Ray Tanner figures Nebraska scored big with its hiring of Shawn Eichorst as its next athletic director.
“If you're looking for a hire that's a touchdown, a slam dunk and a home run all in one,” Tanner said, “Shawn Eichorst is it.”
Tanner, the former South Carolina baseball coach who now is the Gamecocks' athletic director, worked with Eichorst when he was at the Columbia, S.C., school from 2004 to '06. Among Eichorst's duties as South Carolina's senior associate athletic director was overseeing the Gamecocks' baseball program.
“I was so impressed with Shawn,” Tanner said. “I learned a lot from him.”
Tanner's glowing praise of Eichorst is roundly seconded by others who have worked with the Lone Rock, Wis., native.
Wisconsin Athletic Director Barry Alvarez said Eichorst will be a good fit in Lincoln.
“He's a Nebraska-type person,” Alvarez said. “Very down-to-earth, hard worker, good family ... I think he'll identify with the people of Nebraska.”
Mike McGee, who as South Carolina's athletic director hired Eichorst, was delighted when told by a reporter that Nebraska had hired Eichorst, who had been at Miami since 2011. Now retired and living in western Colorado, McGee repeatedly touched on one thought during a phone interview.
“This will prove to be a wise decision for Nebraska,” McGee said.
McGee hired Eichorst away from Wisconsin-Whitewater, where he played football before returning to become the school's athletic director in 1999. The school finished among the top 10 percent in Division III in the Directors Cup standings in each of his four seasons there.
While at Whitewater, Eichorst oversaw the construction of a new football office, a fieldhouse and a soccer complex. In addition, the school changed its logo, a move that helped in branding.
Eichorst's work established a base that allowed Whitewater to develop into a Division III football power under Lance Leipold. Under Leipold, Whitewater won four straight national championships and went 72-3 from 2007 to '11.
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“He was very integral in getting a lot of development done to the athletic facilities that really led to our success,” said Leipold, who worked for the NU football staff in an administrative position as well as serving as offensive coordinator at the University of Nebraska at Omaha.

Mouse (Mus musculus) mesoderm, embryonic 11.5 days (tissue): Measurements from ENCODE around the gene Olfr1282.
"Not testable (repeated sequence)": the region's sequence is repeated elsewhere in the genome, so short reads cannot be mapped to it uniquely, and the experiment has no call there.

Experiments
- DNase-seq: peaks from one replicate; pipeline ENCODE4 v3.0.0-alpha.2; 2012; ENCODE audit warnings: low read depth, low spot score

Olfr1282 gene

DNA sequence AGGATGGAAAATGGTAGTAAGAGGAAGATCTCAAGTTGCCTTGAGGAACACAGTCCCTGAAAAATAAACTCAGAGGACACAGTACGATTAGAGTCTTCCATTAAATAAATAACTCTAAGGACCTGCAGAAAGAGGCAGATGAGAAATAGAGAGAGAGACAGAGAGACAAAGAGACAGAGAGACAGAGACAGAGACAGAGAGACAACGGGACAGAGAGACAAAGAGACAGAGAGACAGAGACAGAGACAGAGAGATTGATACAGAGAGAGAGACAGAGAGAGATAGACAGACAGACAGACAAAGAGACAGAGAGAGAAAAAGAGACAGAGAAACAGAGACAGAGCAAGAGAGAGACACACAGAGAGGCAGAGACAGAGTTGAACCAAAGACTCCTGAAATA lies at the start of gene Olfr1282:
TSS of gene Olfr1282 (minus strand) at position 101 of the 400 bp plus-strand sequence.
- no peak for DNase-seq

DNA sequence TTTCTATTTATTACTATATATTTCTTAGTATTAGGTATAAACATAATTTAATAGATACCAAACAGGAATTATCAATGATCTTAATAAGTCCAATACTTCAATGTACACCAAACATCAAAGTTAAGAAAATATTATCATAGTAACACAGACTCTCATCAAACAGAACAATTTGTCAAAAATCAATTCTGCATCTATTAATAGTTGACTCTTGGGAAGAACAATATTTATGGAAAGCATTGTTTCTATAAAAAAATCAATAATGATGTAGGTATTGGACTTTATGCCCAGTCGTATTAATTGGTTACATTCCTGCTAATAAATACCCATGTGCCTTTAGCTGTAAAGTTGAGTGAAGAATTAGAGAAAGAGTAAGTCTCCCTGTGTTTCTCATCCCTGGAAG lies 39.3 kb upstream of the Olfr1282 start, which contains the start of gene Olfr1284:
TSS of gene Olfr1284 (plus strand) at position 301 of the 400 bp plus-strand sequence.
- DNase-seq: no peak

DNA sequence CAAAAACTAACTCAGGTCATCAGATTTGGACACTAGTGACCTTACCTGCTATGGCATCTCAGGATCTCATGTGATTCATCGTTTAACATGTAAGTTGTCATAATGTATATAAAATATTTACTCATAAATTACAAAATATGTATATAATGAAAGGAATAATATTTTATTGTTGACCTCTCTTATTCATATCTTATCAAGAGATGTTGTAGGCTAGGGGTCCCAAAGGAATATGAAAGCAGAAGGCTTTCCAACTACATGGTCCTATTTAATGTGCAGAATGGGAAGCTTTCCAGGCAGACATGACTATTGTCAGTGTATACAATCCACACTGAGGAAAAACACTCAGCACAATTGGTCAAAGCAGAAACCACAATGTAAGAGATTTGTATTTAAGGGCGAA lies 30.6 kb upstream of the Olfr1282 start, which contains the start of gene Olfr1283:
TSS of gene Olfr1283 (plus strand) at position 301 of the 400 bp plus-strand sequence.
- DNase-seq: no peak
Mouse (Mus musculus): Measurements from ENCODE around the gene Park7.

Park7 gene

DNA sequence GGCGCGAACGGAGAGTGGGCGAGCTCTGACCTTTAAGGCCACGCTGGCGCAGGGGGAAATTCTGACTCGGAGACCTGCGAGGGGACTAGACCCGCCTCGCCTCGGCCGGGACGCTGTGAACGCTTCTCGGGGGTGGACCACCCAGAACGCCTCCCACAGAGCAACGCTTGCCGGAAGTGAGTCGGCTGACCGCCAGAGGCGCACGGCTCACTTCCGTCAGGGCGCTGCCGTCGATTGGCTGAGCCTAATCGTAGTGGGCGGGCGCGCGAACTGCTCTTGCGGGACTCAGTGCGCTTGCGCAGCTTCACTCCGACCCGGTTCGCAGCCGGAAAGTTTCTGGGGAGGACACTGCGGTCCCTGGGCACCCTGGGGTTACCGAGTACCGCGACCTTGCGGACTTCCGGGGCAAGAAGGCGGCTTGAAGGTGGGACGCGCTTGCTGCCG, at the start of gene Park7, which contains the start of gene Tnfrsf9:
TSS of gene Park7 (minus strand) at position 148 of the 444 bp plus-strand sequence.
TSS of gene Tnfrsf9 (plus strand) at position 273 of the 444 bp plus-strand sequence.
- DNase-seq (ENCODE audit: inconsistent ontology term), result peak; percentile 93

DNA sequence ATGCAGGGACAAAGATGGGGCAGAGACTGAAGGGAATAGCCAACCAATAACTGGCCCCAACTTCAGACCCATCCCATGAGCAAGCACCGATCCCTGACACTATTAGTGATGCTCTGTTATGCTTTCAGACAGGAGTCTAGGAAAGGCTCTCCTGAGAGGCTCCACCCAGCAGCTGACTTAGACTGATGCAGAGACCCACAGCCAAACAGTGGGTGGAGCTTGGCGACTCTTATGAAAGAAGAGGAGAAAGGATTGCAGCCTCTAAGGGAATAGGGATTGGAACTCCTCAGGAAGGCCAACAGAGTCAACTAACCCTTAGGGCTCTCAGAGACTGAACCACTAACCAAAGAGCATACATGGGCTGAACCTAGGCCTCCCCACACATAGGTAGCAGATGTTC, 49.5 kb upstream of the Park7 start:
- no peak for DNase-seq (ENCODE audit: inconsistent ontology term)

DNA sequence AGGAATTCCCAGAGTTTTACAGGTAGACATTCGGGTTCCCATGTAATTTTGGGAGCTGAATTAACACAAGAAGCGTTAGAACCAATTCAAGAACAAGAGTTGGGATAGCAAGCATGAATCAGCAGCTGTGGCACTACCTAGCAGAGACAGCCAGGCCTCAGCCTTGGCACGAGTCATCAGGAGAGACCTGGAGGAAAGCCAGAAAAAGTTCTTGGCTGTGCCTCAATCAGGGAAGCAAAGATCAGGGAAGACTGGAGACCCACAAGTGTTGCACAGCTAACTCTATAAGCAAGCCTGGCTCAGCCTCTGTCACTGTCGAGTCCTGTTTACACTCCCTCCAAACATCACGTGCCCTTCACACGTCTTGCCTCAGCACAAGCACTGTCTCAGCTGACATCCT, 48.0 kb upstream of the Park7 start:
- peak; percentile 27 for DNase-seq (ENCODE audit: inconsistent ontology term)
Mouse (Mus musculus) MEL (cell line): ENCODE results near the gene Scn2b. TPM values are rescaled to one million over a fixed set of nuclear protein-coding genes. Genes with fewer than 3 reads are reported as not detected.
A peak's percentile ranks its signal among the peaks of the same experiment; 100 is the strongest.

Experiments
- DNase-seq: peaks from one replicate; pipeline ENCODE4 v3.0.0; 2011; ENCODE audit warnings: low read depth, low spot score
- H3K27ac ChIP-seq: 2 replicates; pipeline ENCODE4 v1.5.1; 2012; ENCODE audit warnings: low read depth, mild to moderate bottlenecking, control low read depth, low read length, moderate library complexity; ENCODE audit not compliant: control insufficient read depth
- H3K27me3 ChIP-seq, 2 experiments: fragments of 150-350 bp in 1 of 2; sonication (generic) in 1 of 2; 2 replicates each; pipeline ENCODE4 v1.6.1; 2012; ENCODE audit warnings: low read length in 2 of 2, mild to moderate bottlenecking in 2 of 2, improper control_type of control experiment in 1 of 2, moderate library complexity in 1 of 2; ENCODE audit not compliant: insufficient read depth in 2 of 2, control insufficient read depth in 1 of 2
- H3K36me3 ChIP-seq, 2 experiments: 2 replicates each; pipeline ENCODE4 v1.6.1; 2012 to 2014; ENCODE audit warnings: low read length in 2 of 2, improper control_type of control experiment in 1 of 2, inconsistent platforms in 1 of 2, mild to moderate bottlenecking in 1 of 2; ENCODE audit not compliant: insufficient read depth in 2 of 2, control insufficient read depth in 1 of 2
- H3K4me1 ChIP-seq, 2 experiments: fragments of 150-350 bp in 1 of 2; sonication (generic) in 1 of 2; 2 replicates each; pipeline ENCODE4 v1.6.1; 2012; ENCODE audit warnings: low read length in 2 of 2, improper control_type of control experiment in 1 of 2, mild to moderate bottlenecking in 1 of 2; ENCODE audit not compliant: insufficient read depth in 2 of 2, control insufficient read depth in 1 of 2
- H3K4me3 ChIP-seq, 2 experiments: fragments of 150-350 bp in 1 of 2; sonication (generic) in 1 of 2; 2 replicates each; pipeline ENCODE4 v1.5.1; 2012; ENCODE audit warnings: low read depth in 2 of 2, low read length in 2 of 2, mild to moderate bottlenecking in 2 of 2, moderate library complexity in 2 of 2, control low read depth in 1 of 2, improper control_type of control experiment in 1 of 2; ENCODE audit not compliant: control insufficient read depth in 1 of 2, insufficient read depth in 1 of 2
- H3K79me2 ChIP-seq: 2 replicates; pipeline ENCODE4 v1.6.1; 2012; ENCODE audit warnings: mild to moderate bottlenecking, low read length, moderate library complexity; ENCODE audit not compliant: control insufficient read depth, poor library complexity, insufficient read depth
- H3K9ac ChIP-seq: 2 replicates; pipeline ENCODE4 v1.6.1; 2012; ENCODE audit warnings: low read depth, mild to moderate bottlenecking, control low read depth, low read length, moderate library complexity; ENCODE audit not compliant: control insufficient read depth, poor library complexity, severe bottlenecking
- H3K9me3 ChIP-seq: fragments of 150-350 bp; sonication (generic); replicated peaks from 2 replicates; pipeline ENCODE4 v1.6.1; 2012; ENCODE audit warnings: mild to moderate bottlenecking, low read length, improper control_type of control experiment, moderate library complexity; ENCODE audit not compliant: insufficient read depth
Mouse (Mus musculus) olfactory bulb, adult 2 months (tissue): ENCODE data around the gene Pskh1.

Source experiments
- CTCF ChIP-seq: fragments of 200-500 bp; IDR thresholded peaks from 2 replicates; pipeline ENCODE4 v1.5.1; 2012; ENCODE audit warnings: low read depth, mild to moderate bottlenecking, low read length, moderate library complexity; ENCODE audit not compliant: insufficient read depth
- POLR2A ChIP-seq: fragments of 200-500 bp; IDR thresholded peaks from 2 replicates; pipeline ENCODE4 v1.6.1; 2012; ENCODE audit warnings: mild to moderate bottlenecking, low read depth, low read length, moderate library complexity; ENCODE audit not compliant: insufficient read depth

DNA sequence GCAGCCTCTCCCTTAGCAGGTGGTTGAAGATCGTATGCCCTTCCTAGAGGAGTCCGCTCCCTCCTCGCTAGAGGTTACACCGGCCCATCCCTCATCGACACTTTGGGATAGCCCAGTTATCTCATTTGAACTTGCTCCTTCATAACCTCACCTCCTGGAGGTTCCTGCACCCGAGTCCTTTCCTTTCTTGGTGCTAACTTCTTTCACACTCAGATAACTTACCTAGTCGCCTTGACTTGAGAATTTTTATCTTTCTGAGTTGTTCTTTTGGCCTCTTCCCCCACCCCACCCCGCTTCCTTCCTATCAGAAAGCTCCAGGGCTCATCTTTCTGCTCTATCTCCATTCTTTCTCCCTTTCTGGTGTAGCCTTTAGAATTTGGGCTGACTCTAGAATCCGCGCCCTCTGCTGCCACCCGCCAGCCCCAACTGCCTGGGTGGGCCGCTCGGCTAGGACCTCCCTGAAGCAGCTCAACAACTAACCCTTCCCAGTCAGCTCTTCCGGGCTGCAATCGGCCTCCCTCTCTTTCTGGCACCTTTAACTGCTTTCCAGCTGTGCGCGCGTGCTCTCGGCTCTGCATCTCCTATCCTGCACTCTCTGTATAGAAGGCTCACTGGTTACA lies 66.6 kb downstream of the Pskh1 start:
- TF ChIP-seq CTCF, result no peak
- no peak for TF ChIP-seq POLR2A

After graduating magna cum laude in 1990, Eichorst went on to receive a law degree from Marquette in 1995. He practiced law in Milwaukee until returning to his alma mater to head up its athletic program.
“The fact that he's in a leadership role would not surprise anybody,” said Leipold, who was a senior quarterback when Eichorst was a freshman and then was on the Whitewater coaching staff the final three seasons Eichorst played. “But once you go to law school like he did, you just don't know if anybody is going to gravitate back to athletics.”
McGee first became acquainted with Eichorst when he was a participant in the Sports Management Institute, which its website states offers specialized executive programs for sports management professionals.
“He was an outstanding participant in the program, and when we had the chance, we hired him,” McGee said. “He's a bright guy and has a good grasp of the business acumen that you need today. At South Carolina, he was highly valued for his ability to get things done.
“We expanded his role while he was there.”
At South Carolina, Eichorst facilitated and supervised the construction of several multimillion dollar facility projects, including a football training facility. He was active in the daily operation of the program and, in addition to his baseball duties, was the administrator in charge of the football program.
“Steve Spurrier loved him,” said Tanner, referring to the Gamecocks' football coach.
Eichorst exhibited strong leadership skills at South Carolina, Tanner said.
“As coaches, we usually don't like being told no,” Tanner said. “But even when he had to tell you that you couldn't do something, he was able to get across that he was in your corner and on your side.
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“He was a great listener and a great communicator. He has the ability to make the person he's dealing with feel comfortable, whether he's talking with a student-athlete, the university president or a top donor.”
McGee said Eichorst was a good fundraiser at South Carolina, even though that wasn't one of his primary responsibilities.
“Everyone at South Carolina is a fundraiser,” McGee said. “Shawn has the ability to communicate well, whether he's dealing with someone within the department or outside of it. He did a terrific job for us.”
Eichorst returned to his home state in 2006 as a senior associate athletic director at Wisconsin and was promoted to executive associate athletic director in 2007 and deputy athletic director in 2009.
“He did a very good job for me,” Alvarez said. “He oversaw our day-to-day operations, handled all of our contracts. He knows the Big Ten, and he'll really understand the culture and tradition at Nebraska.”
Eichorst was involved with the design and planning of Wisconsin's new $36 million hockey-swimming facility that will open this fall. He also was involved in the athletic performance center in the north end zone of Camp Randall Stadium which began construction in the fall of 2011 at a cost of more than $70 million.
Leipold, the Whitewater football coach, recalls a conversation he had with Alvarez in 2007 on a visit to Madison.
“I asked him about Shawn, and he raved about what Shawn was doing and what a bright future he had,” Leipold said.
That future now is in Nebraska, where Eichorst succeeds Tom Osborne. At least one alumnus is glad Eichorst will be leading the Huskers.
Alvarez is a former Nebraska linebacker and member of the NU Class of 1969.
“I feel good about him being at my alma mater.”